Born Karol Józef Wojtyła in Wadowice, Poland, May 18, 1920, he graduated from Marcin Wadowita High School in Wadowice in 1938 and then entered Jagiellonian University in Krakow to study drama. In 1939, the Nazi occupiers closed the university, and he was forced to work in a quarry for the next five years. Then he worked in a chemical factory to keep from being deported to Germany.
He became aware of his call to the priesthood in 1942 and entered a secret seminary in Krakow. After World War II, a large seminary in Krakow re-opened, and he continued his studies, becoming ordained in 1946. He completed his decorate in 1948 in Rome under his mentor, French Dominican, Garrigou-Lagrange, writing his dissertation on faith in the works of Saint John of the Cross.
Upon returning to Poland in the 1950s, the future pope became a professor of moral theology and social ethics in Krakow’s major seminary and in the Faculty of Theology of Lublin. In the 1960s Cardinal Wojtyła participated in Vatican Council II, at which he made major contributions. He participated in all of the assemblies of the Synod of Bishops.
He was elected pope October 16, 1978. It is estimated that this pope met more people during his papacy than any other pope. His contribution to Catholicism is enormous. In his statement on the death of Pope John Paul II, President George W. Bush said,
Pope John Paul II was, himself, an inspiration to millions of Americans, and to so many more throughout the world. We will always remember the humble, wise and fearless priest who became one of history's great moral leaders. We're grateful to God for sending such a man, a son of Poland, who became the Bishop of Rome, and a hero for the ages.
Regardless of religion, even whether religious or not, most of us recognize the exalted stature of the office of the pope. Any pope occupies a unique position for doing good in the world. This pope reflected a shining example of a pope who put his office to work to accomplish undreamed of possibilities, and he will be celebrated and cherished for many years to come.
Our own spiritual journey can be enhanced knowing that such as traveler as Pope John Paul II has traveled by our side. As he sought to make each day a new opportunity to advance spiritually, we realize that we can emulate his sublime effort as we seek to advance toward our own spiritual goal.
Pope Benedict XVI
III. Habemus Papam!: Benedict XVI
Recalling the election of Pope Benedict XVI, who served from 2005 to 2013, becoming the first pope in centuries to resign from service.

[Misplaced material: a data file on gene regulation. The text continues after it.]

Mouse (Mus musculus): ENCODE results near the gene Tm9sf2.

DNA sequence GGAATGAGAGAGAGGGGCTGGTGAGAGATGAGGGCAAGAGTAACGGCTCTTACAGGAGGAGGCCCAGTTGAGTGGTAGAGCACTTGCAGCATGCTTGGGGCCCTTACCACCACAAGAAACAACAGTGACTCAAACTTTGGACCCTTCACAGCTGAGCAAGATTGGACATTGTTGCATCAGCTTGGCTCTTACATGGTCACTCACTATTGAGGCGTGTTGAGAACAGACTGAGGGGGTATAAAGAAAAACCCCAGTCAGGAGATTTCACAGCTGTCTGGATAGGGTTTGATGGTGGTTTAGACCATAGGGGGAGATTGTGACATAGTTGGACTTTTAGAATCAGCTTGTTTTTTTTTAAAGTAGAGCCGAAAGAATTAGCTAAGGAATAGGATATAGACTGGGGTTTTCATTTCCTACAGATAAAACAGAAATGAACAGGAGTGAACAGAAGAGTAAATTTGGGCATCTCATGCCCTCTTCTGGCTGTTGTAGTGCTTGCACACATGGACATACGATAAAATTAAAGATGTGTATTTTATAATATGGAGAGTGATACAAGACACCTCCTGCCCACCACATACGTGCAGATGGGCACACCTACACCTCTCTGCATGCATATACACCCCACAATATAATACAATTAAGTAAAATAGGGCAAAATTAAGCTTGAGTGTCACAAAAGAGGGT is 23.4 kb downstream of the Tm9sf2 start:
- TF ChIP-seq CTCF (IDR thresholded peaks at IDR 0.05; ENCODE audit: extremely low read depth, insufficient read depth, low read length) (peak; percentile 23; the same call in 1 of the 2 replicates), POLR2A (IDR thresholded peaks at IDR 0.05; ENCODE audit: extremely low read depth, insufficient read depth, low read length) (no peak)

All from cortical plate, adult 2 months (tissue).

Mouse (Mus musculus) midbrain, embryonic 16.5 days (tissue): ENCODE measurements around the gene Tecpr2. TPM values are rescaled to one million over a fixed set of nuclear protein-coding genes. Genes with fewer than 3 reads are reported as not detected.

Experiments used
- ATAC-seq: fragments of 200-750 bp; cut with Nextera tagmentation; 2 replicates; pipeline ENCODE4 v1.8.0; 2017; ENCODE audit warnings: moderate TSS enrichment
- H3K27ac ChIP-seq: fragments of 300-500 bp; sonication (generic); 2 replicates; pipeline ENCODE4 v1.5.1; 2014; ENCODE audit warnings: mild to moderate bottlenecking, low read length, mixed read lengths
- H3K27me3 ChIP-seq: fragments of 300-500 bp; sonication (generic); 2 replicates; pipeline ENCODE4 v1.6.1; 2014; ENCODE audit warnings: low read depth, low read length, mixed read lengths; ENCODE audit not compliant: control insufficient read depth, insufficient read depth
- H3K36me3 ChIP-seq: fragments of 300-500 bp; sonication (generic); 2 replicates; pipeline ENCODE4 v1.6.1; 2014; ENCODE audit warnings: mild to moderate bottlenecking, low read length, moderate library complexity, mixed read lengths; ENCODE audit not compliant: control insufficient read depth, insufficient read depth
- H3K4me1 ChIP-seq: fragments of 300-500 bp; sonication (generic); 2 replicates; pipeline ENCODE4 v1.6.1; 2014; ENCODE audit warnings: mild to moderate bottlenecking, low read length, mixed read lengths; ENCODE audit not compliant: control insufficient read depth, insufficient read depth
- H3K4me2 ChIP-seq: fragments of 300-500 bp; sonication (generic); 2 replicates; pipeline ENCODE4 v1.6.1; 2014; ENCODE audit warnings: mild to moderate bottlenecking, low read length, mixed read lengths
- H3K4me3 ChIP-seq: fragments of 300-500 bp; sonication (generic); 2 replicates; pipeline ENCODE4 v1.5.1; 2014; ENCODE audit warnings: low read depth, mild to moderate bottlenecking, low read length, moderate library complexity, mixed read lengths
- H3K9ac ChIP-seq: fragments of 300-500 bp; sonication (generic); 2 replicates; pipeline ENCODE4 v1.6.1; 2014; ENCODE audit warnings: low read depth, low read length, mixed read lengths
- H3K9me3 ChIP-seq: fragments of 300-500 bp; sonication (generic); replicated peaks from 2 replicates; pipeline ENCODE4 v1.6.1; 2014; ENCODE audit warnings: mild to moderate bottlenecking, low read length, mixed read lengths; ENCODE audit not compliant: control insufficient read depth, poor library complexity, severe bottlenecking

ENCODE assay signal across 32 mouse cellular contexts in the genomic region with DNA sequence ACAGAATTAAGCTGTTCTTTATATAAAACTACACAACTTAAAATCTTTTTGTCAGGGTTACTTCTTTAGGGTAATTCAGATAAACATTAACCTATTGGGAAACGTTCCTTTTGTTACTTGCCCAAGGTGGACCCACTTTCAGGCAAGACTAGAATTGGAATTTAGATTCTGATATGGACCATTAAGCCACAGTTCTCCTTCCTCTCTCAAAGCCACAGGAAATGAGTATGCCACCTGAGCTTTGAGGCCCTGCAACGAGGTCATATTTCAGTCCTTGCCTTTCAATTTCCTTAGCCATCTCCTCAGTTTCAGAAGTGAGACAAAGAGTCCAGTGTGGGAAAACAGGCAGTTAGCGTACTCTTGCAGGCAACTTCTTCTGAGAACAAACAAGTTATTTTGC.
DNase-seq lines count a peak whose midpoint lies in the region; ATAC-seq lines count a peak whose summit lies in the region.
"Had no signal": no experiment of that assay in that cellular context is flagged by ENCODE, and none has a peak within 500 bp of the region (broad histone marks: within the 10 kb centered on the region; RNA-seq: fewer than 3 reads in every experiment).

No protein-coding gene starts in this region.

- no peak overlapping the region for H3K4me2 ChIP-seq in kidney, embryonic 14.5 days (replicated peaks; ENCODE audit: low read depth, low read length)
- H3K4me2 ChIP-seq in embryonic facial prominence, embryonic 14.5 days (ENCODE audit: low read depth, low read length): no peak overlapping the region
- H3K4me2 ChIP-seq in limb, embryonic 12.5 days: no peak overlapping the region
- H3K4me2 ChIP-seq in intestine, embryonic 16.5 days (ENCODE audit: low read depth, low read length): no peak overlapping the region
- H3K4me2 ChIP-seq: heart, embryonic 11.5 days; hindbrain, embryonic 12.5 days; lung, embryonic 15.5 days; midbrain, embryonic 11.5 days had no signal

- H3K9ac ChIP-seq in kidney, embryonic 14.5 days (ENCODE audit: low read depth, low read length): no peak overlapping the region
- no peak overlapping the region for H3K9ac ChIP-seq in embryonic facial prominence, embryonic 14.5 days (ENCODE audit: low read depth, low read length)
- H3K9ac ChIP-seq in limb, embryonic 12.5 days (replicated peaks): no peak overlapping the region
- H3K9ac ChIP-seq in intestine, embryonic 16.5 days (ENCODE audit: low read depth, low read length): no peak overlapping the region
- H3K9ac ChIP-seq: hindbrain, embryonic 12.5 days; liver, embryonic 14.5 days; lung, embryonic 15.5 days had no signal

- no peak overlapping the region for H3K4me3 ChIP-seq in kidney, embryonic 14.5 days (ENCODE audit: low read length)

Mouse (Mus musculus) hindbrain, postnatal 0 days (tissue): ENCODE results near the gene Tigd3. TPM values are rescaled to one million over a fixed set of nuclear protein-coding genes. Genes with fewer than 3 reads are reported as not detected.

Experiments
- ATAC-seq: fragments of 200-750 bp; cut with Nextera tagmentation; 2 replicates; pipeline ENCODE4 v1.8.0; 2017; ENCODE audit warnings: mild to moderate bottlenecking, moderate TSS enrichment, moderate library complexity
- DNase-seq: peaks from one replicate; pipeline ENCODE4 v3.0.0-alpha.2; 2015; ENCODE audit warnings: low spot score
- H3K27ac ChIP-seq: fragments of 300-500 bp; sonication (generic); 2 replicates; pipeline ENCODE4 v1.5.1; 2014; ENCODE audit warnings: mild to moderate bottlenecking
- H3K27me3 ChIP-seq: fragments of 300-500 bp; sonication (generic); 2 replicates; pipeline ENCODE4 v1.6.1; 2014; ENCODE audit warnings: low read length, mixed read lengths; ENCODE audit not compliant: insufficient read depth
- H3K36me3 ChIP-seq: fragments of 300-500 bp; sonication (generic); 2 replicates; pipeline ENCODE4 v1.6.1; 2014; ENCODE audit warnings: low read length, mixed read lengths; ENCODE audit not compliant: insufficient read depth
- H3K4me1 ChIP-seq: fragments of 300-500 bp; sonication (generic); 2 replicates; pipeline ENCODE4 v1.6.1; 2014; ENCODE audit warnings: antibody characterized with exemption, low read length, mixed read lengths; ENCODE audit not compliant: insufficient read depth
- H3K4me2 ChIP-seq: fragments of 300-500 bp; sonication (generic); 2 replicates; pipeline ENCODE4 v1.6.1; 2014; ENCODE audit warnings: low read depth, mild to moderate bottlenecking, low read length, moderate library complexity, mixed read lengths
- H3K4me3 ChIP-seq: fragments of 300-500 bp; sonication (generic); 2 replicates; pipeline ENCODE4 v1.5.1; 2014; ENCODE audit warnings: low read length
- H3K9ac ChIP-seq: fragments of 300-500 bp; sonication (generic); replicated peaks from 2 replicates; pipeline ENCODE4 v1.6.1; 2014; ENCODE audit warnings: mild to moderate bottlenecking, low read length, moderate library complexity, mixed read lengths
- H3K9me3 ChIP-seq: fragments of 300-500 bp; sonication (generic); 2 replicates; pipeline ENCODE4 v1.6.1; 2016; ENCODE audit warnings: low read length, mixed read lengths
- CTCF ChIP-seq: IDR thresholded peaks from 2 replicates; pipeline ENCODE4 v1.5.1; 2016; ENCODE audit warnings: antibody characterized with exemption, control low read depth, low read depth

We have a pope!
Do you feel the way I do? Even though I’m not Catholic, I feel especially inspired watching the spectacle of the election of a new pope. I studied Latin in high school, so I know the meaning of "Habemus Papam"; although I thought the word order should be "Papam habemus," but I could be wrong. Still the spiritual excitement abounds, and it is something to be savored. And it will be fascinating to watch as the new pope directs his papacy in years to come.
The new pope is Benedict XVI, the former Joseph Cardinal Ratzinger, born in Germany April 16, 1927. There has not been a German pope since Adrian VI who served from 1522 to 1523. Benedict XVI is the oldest elected pope since Clement XII (1730). He speaks ten languages; I noticed that when he speaks English his German accent is quite thick, but when he speaks Italian, he sounds nearly native Italian.
Pope Benedict XVI is a scholar with numerous publications such as God Is Near Us: The Eucharist, the Heart of Life, The Spirit of the Liturgy, Many Religions, One Covenant: Israel, the Church, and the World, plus his autobiography Milestones: Memoirs 1927-1977, and many others. In 1953 he earned a doctorate in theology after studying philosophy and theology at the University of Munich and additional graduate studies at Freising. His dissertation is titled "The People and House of God in St. Augustine’s Doctrine of the Church."
Namewise, Benedict XVI follows Benedict XV who was the 258th pope from 1914 to 1922. Becoming pope at the very outset of World War I, Benedict XV, while remaining neutral as popes must do, pleaded for peace by sending an emissary to each warring country with a demand for the immediate end to war. President Woodrow Wilson was the only world leader to respond to Benedict’s plea, assuring the pope that such cessation of war was not possible, but after the war Wilson did seek to adopt a number of Benedict’s requests by attempting to achieve arms reduction, open seas, and international cooperation to bring peace to the world.
The 265th pope, Benedict XVI’s views on the direction of the church are clear. He has spoken out against moral relativism: "We are moving toward a dictatorship of relativism which does not recognize anything as definitive and has as its highest value one's own ego and one's own desires." He upholds church doctrine and chooses quality over quantity, believing that rather than submit to a changing moral climate, the church must be a bulwark against that which would weaken it by attempting to water down its doctrinal traditions.
Following closely the pontificate of his close friend and predecessor Pope John Paul II, Pope Benedict XVI vows to unify all Christians while offering a hand to other religions. He plans to continue putting in place the reforms begun with the Second Vatican Council of the 1960s.
Yes, the spiritual atmosphere is alive with the hopes of a new beginning. Let us all watch and be inspired with blessings as this new pope leads his flock ever nearer its celestial goal.
Questions & Answers
© 2019 Linda Sue Grimes